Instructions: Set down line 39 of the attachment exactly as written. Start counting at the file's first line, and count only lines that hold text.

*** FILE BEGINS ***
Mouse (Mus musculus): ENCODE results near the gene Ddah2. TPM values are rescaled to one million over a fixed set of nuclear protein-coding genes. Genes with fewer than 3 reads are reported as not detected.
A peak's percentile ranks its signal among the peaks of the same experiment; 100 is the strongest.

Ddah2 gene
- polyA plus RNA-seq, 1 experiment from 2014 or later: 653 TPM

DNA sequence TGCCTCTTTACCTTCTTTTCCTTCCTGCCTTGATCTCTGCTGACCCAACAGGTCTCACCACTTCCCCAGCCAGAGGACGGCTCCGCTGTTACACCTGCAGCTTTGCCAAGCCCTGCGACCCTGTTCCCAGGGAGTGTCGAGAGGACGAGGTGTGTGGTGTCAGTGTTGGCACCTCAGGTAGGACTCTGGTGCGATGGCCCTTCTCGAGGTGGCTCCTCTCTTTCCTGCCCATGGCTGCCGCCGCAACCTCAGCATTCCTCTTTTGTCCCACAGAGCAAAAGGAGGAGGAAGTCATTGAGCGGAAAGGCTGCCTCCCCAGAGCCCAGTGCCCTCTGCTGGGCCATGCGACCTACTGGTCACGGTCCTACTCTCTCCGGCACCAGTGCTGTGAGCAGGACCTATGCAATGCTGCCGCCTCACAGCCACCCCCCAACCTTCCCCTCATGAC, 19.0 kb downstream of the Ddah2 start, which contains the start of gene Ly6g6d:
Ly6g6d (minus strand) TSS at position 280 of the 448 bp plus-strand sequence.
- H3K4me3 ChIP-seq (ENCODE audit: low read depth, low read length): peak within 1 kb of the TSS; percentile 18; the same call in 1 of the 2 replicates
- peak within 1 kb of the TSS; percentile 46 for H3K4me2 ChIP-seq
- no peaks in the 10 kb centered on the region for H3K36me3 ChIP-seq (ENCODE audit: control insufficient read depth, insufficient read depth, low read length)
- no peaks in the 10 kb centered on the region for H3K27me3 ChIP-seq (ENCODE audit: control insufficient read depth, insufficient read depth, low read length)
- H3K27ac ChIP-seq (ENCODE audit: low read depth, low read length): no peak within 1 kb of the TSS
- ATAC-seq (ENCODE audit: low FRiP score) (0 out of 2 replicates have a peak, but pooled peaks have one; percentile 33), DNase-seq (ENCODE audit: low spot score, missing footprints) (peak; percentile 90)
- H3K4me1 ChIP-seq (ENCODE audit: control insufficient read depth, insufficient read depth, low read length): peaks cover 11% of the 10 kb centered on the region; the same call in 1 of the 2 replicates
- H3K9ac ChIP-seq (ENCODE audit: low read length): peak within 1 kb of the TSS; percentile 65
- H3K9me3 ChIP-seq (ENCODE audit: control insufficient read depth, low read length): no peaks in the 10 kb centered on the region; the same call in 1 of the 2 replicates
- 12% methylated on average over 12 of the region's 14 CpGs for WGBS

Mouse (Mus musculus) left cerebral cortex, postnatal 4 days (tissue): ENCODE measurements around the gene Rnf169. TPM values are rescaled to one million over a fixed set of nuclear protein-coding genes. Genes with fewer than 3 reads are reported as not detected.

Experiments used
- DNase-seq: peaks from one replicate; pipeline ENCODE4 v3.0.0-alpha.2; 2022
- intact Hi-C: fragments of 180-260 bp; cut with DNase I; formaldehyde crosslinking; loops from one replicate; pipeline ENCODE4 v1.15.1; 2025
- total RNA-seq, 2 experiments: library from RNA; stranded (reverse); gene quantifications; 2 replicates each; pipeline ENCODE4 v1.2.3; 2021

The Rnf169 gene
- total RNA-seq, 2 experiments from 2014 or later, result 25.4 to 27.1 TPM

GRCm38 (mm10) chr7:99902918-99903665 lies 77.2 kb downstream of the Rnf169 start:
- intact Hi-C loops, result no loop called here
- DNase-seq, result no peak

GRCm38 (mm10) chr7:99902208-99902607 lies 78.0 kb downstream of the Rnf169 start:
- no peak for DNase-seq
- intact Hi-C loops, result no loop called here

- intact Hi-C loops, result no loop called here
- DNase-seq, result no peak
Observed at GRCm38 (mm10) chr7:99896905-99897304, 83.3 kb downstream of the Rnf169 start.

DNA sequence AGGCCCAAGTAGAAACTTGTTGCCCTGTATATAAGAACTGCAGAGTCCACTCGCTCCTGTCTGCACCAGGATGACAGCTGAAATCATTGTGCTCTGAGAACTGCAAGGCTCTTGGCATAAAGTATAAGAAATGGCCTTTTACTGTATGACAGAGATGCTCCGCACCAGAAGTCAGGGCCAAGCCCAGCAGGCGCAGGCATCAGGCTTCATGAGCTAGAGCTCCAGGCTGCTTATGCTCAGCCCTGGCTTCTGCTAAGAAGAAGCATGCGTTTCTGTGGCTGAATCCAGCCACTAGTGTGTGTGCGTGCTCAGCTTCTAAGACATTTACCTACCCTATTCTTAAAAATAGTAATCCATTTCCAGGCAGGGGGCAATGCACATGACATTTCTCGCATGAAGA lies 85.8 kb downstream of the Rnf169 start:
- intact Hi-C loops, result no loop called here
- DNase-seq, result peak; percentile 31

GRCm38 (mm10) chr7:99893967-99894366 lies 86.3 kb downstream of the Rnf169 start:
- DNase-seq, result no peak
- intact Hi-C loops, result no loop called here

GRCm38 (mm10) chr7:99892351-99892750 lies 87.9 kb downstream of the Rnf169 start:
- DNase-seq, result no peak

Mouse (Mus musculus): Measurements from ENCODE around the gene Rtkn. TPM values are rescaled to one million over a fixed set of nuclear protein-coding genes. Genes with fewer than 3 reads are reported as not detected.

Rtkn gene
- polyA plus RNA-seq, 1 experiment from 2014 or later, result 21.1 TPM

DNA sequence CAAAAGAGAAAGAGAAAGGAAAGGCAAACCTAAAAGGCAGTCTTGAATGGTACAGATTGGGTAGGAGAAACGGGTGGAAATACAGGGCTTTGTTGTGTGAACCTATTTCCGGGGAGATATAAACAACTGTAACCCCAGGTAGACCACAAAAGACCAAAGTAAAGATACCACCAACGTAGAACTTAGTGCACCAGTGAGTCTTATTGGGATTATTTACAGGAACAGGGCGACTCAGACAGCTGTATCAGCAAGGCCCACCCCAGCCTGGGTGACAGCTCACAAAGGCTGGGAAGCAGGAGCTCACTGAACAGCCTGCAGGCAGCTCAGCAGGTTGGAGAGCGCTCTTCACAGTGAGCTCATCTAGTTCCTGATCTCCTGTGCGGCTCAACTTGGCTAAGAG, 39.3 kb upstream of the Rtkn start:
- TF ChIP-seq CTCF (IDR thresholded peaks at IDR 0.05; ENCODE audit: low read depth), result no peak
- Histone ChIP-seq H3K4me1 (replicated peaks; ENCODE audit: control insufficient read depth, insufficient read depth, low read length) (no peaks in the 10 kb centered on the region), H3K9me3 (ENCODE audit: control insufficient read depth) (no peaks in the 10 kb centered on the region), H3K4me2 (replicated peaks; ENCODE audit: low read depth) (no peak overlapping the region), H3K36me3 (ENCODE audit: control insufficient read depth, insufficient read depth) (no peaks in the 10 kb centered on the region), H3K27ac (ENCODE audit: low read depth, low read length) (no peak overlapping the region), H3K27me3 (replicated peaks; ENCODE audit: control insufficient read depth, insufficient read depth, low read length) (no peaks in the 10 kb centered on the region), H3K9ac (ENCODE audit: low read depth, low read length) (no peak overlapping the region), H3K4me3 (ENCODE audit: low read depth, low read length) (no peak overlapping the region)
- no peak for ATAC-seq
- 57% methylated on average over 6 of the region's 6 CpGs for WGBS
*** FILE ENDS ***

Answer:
GRCm38 (mm10) chr7:99892351-99892750 lies 87.9 kb downstream of the Rnf169 start: